India, 1940. When Nadine learns that the Indian woman she thought her nanny is, in fact, her mother, she rebels against her English father and he arranges for Nadine to be wed to an Australian merchant many years older. She whisked off to his plantation in Malaya but as the Second World War rages throughout the East, Nadine is taken captive by the Japanese. She is held at a camp in Sumatra with other women and forced to provide sexual favours for the soldiers. In the most unlikely circumstances, Nadine finds an ally and protector in a Japanese-American general, caught up in the war. The two bond over the conflicted identities and gradually fall in love. But can Nadine survive long enough to find happiness?
Don’t miss this emotional and powerful saga about a women’s determination to beat the odds, perfect for fans of Renita D’Silva, Dinah Jefferies and Julia Gregson.
Schooldays were coming to a close and Nadine was glad that they were. She’d never fitted in, viewed as slightly odd by fresh-faced girls who knew the far-off Mother Country far better than they did the one they lived in. Her dark hair and skin had set her apart. Only the odd contrast of her grey eyes had halted their insinuations of mixed blood, until Cecilia Renfrew had thrown comments around that she’d overheard from gossiping memsahibs. Some of the girls now went out of their way to avoid her, though not all.
Girls in brown uniforms had filed in and out of the Benares Academy for Young Ladies for over forty years. Most were destined to be wives either in this country or back home. Only a very few intended furthering their education and contemplating a career in ‘something useful’, such as becoming a secretary or doing a little nursing, though nothing too strenuous.
Someone asked Nadine whether she was going to England to continue studying. ‘Seeing as Cecilia may have scotched your chances on the marriage market.’
Nadine had bristled. ‘No. I’m going to study India – and the rest of the world if I get the chance.’
‘Oh! How odd,’ said the person who had asked. ‘Still, as long as you can afford it. Anyway, not everyone needs a man, do they?’
‘Will you get a job?’ someone else asked.
Jennifer, a softly spoken girl who was as near to being her best friend as anyone, shrugged her narrow shoulders.
‘Nurse, secretary, teacher…’
Nadine shuddered. ‘Certainly not. What will you do?’
‘Marry an eligible man as quickly as possible. That’s what my parents hope for too. Have you considered marrying? I mean, I know some of the others think you’ve got no chance because of your pedigree, but let’s face it, you’re jolly pretty. Actually, the prettiest girl in the school.’
Nadine glanced at the slight sixteen-year-old. She had hips like a boy and the curve of her breasts barely disturbed the front of her blouse.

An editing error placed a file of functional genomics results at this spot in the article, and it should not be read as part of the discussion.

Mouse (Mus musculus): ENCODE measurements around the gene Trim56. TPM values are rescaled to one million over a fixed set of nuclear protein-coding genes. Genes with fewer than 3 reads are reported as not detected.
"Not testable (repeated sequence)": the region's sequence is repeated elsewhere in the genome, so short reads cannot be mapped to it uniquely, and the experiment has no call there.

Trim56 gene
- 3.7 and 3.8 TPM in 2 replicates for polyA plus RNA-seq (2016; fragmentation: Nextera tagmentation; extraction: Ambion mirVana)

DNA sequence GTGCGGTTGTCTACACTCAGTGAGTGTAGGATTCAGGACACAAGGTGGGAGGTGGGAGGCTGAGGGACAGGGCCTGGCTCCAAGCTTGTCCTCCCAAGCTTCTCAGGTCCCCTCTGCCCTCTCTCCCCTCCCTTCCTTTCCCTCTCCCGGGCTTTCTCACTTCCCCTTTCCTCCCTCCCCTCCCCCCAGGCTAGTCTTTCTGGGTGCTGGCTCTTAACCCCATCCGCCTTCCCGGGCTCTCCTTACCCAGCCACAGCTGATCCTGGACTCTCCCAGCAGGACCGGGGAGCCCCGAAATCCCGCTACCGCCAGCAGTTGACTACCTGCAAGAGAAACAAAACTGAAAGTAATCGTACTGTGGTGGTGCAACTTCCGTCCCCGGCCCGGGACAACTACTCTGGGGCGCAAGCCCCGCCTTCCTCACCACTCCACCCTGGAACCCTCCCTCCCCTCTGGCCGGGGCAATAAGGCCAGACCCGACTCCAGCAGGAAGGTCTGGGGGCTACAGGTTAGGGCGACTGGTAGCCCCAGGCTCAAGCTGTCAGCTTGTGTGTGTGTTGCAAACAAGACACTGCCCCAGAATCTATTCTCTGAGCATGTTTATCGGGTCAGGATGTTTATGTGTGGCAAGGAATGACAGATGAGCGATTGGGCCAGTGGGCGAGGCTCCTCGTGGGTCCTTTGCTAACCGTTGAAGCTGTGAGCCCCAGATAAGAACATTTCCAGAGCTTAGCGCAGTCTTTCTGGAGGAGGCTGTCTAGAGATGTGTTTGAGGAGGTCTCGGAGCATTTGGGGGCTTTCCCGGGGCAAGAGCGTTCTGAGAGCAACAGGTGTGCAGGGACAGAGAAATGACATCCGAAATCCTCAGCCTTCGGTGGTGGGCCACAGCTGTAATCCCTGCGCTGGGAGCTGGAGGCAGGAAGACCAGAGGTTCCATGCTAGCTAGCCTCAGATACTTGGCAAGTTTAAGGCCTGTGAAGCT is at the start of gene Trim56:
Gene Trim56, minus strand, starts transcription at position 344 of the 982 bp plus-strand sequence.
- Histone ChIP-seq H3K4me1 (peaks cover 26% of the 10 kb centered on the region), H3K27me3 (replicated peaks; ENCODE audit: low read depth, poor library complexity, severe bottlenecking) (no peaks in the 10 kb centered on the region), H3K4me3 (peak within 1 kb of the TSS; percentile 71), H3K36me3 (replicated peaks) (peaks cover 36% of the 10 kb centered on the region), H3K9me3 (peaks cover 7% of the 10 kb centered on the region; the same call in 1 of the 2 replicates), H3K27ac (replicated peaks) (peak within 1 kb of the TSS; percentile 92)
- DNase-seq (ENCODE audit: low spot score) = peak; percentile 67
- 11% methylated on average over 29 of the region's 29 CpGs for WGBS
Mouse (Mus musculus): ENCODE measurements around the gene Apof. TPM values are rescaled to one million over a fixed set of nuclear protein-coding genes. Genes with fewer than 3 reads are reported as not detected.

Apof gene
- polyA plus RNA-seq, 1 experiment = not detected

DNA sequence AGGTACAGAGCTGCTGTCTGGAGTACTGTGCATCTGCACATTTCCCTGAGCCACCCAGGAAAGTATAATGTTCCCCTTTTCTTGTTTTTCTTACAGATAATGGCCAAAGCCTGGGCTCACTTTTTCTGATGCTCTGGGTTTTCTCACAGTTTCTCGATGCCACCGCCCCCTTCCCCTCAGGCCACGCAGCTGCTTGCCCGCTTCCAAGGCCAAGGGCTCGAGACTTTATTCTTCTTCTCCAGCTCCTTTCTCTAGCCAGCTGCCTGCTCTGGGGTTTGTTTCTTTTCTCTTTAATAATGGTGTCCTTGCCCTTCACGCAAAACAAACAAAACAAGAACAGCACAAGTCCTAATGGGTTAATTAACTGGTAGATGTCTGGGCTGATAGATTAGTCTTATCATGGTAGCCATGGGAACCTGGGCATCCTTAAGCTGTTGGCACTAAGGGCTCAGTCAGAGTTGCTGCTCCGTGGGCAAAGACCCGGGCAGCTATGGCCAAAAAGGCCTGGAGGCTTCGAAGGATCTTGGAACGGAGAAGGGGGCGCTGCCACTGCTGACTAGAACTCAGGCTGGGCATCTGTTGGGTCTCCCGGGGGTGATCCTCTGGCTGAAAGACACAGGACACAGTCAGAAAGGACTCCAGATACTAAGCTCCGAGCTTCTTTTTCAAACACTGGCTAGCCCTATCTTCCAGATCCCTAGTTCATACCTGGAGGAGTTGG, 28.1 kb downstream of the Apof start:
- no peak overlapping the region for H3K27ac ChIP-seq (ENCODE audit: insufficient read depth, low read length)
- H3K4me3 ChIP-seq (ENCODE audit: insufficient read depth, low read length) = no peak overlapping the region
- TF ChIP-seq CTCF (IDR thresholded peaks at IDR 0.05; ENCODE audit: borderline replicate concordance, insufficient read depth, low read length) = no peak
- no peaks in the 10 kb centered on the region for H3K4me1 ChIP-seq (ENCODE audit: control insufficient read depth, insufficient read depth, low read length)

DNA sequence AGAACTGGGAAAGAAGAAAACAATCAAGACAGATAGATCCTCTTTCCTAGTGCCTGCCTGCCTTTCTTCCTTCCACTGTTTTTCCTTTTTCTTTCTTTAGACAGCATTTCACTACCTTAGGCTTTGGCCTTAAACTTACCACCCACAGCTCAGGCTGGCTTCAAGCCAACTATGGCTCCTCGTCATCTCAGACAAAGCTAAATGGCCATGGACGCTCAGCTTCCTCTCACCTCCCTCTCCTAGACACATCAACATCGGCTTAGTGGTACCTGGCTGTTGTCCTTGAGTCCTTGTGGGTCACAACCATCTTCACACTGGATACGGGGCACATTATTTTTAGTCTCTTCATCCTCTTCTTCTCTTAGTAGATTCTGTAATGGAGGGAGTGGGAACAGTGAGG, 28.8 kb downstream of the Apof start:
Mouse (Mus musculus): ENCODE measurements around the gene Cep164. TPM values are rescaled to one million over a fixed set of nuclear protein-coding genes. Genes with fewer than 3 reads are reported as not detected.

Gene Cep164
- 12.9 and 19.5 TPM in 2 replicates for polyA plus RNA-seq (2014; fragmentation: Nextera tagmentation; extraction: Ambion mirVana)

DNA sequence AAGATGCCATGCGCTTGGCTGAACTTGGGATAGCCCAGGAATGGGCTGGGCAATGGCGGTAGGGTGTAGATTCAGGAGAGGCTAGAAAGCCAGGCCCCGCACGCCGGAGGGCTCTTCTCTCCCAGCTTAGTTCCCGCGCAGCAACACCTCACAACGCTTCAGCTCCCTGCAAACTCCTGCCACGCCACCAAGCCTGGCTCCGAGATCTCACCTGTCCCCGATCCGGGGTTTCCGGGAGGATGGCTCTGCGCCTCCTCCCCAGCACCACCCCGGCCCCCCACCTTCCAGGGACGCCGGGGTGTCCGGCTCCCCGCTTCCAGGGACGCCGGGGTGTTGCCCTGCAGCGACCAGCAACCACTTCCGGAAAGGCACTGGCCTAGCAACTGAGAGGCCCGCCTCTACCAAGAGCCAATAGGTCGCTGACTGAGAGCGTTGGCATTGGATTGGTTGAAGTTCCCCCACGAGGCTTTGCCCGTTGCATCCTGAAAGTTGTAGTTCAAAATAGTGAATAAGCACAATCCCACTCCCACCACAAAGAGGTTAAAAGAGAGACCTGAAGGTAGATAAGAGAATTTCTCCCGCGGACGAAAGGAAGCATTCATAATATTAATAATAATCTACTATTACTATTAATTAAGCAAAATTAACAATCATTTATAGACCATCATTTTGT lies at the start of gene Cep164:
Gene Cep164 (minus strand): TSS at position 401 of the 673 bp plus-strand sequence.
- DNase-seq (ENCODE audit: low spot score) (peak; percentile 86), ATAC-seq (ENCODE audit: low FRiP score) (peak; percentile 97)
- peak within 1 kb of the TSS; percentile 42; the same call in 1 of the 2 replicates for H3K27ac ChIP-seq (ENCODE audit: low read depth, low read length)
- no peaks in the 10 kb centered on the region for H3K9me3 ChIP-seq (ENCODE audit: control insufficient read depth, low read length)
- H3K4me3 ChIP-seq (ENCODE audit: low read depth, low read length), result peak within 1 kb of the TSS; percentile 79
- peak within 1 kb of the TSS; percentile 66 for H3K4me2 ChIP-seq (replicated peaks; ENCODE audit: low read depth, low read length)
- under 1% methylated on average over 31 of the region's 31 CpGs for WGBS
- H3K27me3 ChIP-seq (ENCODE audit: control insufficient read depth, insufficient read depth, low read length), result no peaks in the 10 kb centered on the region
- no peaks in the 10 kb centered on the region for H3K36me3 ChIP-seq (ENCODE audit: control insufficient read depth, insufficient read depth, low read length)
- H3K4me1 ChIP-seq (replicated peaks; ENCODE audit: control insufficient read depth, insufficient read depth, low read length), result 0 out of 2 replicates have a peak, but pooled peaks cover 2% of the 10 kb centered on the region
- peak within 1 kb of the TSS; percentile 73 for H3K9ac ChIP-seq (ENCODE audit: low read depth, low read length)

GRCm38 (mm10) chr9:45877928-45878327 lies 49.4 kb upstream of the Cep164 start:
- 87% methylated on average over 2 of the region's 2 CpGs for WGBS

‘No. I won’t marry.’
‘I see. Of course, now there’s a war on you could do something in the military, I suppose – once you’re old enough, that is.’
‘I don’t think so.’
‘So what will you do?’ persisted the girl, peering from beneath a floppy brown fringe as she awaited an answer.
Nadine eyed the sandstone yellow of the school building, the locked gates that kept the girls in and the world – an India viewed as decadent but tempting – firmly shut out.
Remember it was here that made you respectable young ladies, truly representative of all the British Empire stands for.
The school’s mantra, dogged and basically unthinking: Nadine grinned as a deliciously naughty thought crossed her mind.
‘I think I shall be a dancer.’
Jennifer gasped and clapped a hand across her mouth. ‘You wouldn’t!’
‘Why not?’ Nadine spoke deliberately loudly. ‘I’m going to be a dancer in the Hindu fashion. I’m going to twirl and twitch my hands and arms around all those exquisite temples – you know the ones I mean – those decorated with intertwining, naked bodies.’
Jennifer’s shocked expression fuelled Nadine’s urge to shock and unsettle. She raised her voice, determined everyone would hear.
‘You know what they’re doing of course, don’t you? They’re having sex in every position possible. Some of the female carvings are sucking on the men’s…’
Nadine’s descriptions of the lewd statuary spread from girl to giggling girl.
Judging by her flame-coloured expression, Miss Clark looked about to explode.
Nadine didn’t care. Satchel tucked beneath her arm, she sauntered off, her hat swinging on a ribbon around her neck.
She half-turned, smiled and waved back to those gathered at the school gates. ‘Goodbye, Miss Clark. I’m off to dance seductively in a Hindu temple.’
About the Author:
Erica Brown is the pseudonym of a very successful author of women’s fiction and crime. She lives in Bath and has one daughter and twin grandchildren one of whom is dead set on becoming a writer.
Thank you to Erica Brown and Canelo for providing me with an excerpt for my blog today!
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